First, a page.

Development and experimental evaluation of models for low capillary number two-phase flows in rough walled fractures relevant to natural gradient conditions

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The major results from SNL`s Conceptual Model Development and Validation Task (WBS 1.2.5.4.6) as developed through exploration of small scale processes were synthesized in Glass et al. to give guidance to Performance Assessment on improving conceptual models for isothermal flow in unsaturated, fractured rock. There, pressure saturation and relative permeability curves for single fractures were proposed to be a function of both fracture orientation within the gravity field and initial conditions. We refer the reader to Glass et al. for a discussion of the implications of this behavior for Performance Assessment. The scientific research we report here substantiates this proposed ... continued below

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123 p.

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Glass, R.J.; Yarrington, L. & Nicholl, M.J. September 1, 1997.

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  • Sandia National Laboratories
    Publisher Info: Sandia National Labs., Albuquerque, NM (United States)
    Place of Publication: Albuquerque, New Mexico

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Description

The major results from SNL`s Conceptual Model Development and Validation Task (WBS 1.2.5.4.6) as developed through exploration of small scale processes were synthesized in Glass et al. to give guidance to Performance Assessment on improving conceptual models for isothermal flow in unsaturated, fractured rock. There, pressure saturation and relative permeability curves for single fractures were proposed to be a function of both fracture orientation within the gravity field and initial conditions. We refer the reader to Glass et al. for a discussion of the implications of this behavior for Performance Assessment. The scientific research we report here substantiates this proposed behavior. We address the modeling of phase structure within fractures under natural gradient conditions relevant to unsaturated flow through fractures. This phase structure underlies the calculation of effective properties for individual fractures and hence fracture networks as required for Performance Assessment. Standard Percolation (SP) and Invasion Percolation (IP) approaches have been recently proposed to model the underlying phase saturation structures within the individual fractures during conditions of two-phase flow. Subsequent analysis of these structures yields effective two-phase pressure-saturation and relative permeability relations for the fracture. However, both of these approaches yield structures that are at odds with physical reality as we see in experiments and thus effective properties calculated from these structures are in error. Here we develop and evaluate a Modified Invasion Percolation (MIP) approach to better model quasi-static immiscible displacement in fractures. The effects of gravity, contact angle, local aperature field geometry, and local in-plane interfacial curvature between phases are included in the calculation of invasion pressure for individual sites in a discretized aperture field.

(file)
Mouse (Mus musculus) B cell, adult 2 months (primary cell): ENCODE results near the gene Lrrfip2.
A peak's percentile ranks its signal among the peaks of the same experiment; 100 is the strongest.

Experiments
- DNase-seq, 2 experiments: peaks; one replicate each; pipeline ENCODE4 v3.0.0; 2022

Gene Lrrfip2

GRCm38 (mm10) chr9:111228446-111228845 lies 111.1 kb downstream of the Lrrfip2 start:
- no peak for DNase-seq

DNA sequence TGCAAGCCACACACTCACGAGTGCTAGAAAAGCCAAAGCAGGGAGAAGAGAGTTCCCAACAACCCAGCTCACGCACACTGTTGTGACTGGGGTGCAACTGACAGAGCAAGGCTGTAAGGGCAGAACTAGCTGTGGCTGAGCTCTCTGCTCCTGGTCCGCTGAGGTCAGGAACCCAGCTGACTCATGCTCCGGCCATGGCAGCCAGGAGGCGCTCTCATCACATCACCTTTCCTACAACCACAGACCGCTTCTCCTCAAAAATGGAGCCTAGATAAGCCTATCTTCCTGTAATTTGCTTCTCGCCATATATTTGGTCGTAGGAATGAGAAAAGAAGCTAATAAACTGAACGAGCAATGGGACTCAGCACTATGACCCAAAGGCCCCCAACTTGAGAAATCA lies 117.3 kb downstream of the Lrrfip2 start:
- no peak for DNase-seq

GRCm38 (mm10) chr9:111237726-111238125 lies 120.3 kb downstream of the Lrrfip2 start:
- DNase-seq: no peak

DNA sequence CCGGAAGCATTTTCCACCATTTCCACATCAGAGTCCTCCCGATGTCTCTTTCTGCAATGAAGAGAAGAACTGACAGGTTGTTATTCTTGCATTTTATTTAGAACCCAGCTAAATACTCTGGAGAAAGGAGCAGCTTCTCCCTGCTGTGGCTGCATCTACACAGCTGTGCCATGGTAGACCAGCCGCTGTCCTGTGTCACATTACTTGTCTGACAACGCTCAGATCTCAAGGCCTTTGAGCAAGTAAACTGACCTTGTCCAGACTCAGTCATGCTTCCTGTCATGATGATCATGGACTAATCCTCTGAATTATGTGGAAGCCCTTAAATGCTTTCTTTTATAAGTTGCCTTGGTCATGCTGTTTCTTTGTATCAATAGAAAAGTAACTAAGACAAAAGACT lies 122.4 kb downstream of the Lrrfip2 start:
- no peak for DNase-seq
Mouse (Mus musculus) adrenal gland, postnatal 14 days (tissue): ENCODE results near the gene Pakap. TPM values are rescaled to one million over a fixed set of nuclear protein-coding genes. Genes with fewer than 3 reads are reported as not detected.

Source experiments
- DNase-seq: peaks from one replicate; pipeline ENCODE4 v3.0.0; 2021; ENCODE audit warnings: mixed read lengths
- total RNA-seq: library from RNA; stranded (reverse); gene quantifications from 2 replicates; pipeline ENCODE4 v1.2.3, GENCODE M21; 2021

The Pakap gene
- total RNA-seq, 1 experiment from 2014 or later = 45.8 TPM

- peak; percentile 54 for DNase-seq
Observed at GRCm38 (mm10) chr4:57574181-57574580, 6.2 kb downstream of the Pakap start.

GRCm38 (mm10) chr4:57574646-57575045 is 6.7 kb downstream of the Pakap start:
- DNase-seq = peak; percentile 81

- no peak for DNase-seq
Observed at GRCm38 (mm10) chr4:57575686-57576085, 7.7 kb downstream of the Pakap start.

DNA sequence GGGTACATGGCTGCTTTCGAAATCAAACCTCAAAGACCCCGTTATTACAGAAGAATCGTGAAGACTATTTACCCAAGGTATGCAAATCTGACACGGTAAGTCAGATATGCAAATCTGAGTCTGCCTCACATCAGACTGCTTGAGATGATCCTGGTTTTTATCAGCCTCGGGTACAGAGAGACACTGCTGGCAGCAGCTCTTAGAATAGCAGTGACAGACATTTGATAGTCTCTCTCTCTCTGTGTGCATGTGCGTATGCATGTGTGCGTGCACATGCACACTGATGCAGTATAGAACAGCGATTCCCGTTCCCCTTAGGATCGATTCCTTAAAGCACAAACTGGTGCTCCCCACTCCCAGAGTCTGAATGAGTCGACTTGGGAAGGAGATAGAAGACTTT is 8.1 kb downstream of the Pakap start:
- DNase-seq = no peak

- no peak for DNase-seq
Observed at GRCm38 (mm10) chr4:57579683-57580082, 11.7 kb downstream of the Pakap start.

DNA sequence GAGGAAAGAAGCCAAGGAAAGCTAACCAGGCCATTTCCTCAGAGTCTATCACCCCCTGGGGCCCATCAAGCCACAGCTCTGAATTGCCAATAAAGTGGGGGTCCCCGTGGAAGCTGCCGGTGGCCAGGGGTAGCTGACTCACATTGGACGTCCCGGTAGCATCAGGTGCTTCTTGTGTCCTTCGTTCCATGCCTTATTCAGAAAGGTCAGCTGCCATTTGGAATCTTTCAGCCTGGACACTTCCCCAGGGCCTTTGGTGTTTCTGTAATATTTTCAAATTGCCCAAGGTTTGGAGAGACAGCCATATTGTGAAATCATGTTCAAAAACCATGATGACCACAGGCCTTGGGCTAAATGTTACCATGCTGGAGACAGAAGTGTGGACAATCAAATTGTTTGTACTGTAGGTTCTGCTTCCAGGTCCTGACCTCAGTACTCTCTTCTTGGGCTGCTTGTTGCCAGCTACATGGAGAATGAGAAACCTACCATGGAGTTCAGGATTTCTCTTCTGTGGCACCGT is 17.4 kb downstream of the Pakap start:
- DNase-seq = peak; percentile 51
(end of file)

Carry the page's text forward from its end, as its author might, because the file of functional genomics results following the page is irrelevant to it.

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123 p.

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INIS; OSTI as DE98000057

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  • Other Information: PBD: Sep 1997

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  • Other: DE98000057
  • Report No.: SAND--96-2820
  • Grant Number: AC04-94AL85000
  • DOI: 10.2172/534488 | External Link
  • Office of Scientific & Technical Information Report Number: 534488
  • Archival Resource Key: ark:/67531/metadc690682

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  • September 1, 1997

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  • Aug. 14, 2015, 8:43 a.m.

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  • May 18, 2016, 5:41 p.m.

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Glass, R.J.; Yarrington, L. & Nicholl, M.J. Development and experimental evaluation of models for low capillary number two-phase flows in rough walled fractures relevant to natural gradient conditions, report, September 1, 1997; Albuquerque, New Mexico. (digital.library.unt.edu/ark:/67531/metadc690682/: accessed December 16, 2017), University of North Texas Libraries, Digital Library, digital.library.unt.edu; crediting UNT Libraries Government Documents Department.